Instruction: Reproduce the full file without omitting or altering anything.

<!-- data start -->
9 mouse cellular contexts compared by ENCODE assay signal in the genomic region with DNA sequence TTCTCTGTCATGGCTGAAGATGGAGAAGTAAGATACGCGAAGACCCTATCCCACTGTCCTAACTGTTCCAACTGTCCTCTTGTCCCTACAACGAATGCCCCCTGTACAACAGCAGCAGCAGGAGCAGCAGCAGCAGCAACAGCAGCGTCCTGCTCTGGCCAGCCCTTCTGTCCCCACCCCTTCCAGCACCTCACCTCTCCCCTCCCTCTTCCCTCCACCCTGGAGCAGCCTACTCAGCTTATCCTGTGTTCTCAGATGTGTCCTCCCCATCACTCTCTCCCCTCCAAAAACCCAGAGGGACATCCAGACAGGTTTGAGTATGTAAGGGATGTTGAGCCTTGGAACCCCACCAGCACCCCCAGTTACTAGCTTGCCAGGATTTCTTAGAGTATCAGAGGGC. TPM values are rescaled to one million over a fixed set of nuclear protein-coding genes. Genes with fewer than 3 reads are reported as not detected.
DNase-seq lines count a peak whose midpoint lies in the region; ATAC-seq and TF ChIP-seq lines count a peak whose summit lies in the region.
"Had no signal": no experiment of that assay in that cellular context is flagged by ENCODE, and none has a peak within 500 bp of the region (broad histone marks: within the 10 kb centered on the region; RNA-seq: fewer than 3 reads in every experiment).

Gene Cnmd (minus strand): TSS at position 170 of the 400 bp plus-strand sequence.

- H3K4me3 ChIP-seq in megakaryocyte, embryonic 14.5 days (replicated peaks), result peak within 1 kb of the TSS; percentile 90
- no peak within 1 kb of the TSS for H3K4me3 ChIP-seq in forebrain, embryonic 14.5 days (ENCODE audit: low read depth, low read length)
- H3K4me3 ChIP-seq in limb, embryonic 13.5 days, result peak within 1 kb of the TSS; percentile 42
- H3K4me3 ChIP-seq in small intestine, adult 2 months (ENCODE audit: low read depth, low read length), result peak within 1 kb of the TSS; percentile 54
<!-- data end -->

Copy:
9 mouse cellular contexts compared by ENCODE assay signal in the genomic region with DNA sequence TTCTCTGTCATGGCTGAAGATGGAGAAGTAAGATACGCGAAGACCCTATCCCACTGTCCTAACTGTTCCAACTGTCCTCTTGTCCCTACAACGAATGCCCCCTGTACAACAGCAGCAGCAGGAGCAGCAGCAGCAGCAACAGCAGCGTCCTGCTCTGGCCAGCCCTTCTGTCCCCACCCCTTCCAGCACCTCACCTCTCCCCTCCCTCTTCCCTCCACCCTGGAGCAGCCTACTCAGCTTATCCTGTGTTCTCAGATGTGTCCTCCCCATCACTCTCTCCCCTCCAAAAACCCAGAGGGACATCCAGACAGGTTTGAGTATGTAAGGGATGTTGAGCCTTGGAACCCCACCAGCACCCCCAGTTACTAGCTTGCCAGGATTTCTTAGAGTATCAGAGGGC. TPM values are rescaled to one million over a fixed set of nuclear protein-coding genes. Genes with fewer than 3 reads are reported as not detected.
DNase-seq lines count a peak whose midpoint lies in the region; ATAC-seq and TF ChIP-seq lines count a peak whose summit lies in the region.
"Had no signal": no experiment of that assay in that cellular context is flagged by ENCODE, and none has a peak within 500 bp of the region (broad histone marks: within the 10 kb centered on the region; RNA-seq: fewer than 3 reads in every experiment).

Gene Cnmd (minus strand): TSS at position 170 of the 400 bp plus-strand sequence.

- H3K4me3 ChIP-seq in megakaryocyte, embryonic 14.5 days (replicated peaks), result peak within 1 kb of the TSS; percentile 90
- no peak within 1 kb of the TSS for H3K4me3 ChIP-seq in forebrain, embryonic 14.5 days (ENCODE audit: low read depth, low read length)
- H3K4me3 ChIP-seq in limb, embryonic 13.5 days, result peak within 1 kb of the TSS; percentile 42
- H3K4me3 ChIP-seq in small intestine, adult 2 months (ENCODE audit: low read depth, low read length), result peak within 1 kb of the TSS; percentile 54